The Firms

March 28, 2008 5:15 PM

Former Latham Partner Pleads Guilty to Federal Fraud Charges

Posted by Brian Baxter

Samuel Fishman, a former corporate partner with Latham & Watkins in New York, has pled guilty to charges of defrauding clients out of hundreds of thousands of dollars in expenses.

Jack Litman, a name partner at New York criminal defense firm Litman, Asche & Gioiella, is representing Fishman. According to Dow Jones Newswires, Fishman pled guilty to one count of mail fraud at a hearing in Manhattan federal district court before Judge Victor Marrero on Friday. Assistant U.S. attorney Sarah Lai of the major crimes unit represented the government. Fishman faces a maximum of 20 years in prison at a sentencing hearing scheduled for June 27.

A former Latham employee who insisted on anonymity confirmed that Fishman, 51, is a former Latham partner. Securities and Exchange Commission filings from several companies also list Fishman as once being affiliated with the firm. Campaign finance records describe Fishman as a Latham “attorney/partner,” with residences in Fair Lawn, New Jersey, in 1999, and Berkeley in 2000.

A complaint filed March 14 by the Manhattan U.S. attorney’s office says Fishman “was the billing partner for a number of the firm’s institutional clients…[in the] banking, utilities, telecommunications, and entertainment industries.”

According to court records, Fishman “engaged in a fraudulent scheme to charge the firm and its clients hundreds of thousands of dollars for personal and nonexistent business expenses” between 1993 and 2005. Once Latham discovered the scheme, prosecutors say, the firm “expeditiously reimbursed” its clients.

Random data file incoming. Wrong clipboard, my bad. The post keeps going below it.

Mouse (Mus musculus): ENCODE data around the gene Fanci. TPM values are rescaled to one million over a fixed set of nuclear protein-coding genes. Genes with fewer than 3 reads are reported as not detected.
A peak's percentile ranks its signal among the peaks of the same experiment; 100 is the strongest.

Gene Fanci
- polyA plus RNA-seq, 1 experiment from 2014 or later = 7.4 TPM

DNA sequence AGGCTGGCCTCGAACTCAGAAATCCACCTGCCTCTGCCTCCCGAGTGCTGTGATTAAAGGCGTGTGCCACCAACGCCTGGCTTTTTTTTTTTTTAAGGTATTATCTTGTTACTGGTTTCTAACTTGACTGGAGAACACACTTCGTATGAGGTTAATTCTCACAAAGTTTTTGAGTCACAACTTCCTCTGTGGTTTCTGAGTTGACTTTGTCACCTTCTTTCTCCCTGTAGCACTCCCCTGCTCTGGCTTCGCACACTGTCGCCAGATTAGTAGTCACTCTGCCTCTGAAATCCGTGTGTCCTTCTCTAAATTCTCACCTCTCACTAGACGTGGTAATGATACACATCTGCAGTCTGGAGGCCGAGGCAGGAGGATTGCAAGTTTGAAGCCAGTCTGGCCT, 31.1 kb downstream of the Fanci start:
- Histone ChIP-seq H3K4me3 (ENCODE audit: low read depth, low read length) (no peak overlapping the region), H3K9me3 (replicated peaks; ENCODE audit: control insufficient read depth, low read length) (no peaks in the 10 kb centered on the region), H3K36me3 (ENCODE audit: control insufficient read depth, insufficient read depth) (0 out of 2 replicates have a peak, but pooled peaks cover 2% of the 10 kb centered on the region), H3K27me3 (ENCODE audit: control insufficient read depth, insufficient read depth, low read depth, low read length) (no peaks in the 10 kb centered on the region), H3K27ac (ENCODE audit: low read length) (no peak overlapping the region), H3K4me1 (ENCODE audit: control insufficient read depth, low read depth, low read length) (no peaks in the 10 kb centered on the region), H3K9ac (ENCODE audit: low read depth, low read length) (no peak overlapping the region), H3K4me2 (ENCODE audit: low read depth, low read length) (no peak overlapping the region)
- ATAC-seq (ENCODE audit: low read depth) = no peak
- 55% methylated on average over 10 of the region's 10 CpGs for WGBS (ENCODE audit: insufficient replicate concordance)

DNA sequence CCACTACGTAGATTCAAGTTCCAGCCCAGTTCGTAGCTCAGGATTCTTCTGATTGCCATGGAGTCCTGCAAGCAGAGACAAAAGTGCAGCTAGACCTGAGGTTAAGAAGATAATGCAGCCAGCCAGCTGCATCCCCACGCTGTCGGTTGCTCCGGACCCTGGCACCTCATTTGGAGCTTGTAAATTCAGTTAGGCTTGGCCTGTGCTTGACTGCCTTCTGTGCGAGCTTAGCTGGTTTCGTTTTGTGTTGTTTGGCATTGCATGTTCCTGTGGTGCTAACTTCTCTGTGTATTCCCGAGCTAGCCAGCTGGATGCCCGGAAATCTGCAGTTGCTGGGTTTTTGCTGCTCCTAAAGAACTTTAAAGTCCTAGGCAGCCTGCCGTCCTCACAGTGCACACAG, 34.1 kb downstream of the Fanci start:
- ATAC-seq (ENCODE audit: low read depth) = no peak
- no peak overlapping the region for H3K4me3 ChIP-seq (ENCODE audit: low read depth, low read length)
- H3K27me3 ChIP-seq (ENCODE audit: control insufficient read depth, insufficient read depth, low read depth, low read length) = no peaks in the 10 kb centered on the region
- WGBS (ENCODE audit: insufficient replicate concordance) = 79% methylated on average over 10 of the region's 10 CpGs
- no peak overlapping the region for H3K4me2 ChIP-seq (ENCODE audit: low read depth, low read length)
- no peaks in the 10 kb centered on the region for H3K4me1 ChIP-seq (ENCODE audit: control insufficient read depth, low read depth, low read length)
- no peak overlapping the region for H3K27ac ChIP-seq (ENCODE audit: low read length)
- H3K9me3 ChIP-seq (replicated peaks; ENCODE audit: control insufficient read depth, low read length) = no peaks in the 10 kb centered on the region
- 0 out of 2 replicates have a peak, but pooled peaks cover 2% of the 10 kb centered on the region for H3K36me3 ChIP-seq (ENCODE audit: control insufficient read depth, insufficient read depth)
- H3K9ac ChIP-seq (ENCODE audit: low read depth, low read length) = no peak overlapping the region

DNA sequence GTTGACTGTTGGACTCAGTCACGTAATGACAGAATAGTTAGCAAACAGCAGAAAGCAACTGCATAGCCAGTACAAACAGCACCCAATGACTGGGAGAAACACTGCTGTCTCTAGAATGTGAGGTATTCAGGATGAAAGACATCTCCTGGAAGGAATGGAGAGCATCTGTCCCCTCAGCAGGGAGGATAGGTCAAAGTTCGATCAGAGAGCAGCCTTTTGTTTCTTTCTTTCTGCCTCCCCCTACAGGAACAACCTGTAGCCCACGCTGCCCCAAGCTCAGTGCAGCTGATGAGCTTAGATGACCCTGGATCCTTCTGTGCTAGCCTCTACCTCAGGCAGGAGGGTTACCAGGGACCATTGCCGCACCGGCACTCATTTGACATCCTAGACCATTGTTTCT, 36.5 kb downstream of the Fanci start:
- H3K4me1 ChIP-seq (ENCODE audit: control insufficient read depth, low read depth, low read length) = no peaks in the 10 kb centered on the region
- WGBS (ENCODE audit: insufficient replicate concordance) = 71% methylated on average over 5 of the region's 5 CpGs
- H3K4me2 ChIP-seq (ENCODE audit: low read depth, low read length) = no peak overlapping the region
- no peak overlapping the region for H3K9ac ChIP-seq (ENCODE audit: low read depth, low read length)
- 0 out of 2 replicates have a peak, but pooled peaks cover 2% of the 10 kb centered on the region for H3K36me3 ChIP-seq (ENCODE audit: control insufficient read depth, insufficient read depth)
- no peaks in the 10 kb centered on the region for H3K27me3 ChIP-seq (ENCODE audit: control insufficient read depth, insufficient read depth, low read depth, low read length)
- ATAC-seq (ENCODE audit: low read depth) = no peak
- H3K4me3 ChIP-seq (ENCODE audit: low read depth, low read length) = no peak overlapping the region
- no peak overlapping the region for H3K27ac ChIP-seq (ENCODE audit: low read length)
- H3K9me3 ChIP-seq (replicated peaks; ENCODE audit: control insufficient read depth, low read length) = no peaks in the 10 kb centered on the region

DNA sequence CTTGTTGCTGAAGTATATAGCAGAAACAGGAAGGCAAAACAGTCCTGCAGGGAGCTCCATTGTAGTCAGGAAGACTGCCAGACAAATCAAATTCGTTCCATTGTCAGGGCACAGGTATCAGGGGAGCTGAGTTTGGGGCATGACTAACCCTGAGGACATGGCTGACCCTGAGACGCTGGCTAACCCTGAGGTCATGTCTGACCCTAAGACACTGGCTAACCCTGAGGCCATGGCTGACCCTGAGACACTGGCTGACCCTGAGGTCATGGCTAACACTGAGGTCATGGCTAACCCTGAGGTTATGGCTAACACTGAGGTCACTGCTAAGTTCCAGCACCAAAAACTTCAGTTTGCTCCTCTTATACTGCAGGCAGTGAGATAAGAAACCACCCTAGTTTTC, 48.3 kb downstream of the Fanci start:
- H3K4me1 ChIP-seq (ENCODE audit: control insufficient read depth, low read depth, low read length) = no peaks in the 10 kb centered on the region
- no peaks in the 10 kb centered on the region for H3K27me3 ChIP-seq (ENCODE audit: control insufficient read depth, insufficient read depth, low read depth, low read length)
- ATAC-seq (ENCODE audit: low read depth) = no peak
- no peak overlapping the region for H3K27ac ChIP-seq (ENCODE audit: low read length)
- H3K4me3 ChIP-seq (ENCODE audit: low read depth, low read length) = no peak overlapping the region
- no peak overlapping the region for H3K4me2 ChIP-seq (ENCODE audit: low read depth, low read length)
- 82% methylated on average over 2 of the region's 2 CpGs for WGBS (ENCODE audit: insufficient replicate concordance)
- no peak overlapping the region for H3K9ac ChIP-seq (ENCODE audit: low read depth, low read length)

In a statement provided to The American Lawyer, New York office managing partner David Gordon says Fishman “resigned from the firm at the time the issues were discovered” in 2005. “[Latham] immediately acted to protect our clients fully, and disclosed the matter to appropriate law enforcement authorities,” Gordon says. “Since that time, we have cooperated fully with the investigation.”

In addition to bringing fraud charges—the complaint says Fishman mischaracterized invoices for meals, parking, hotels, mailings, and photocopies—prosecutors want Fishman to forfeit $350,000 that he pocketed from his illegal activities.

Fishman isn’t the first Latham partner to have billing troubles. In the late nineties, former partner Timothy Flato, then head of the firm’s project finance practice, admitted to falsifying hundreds of thousands of dollars’ worth of expense reports over a three-year period.

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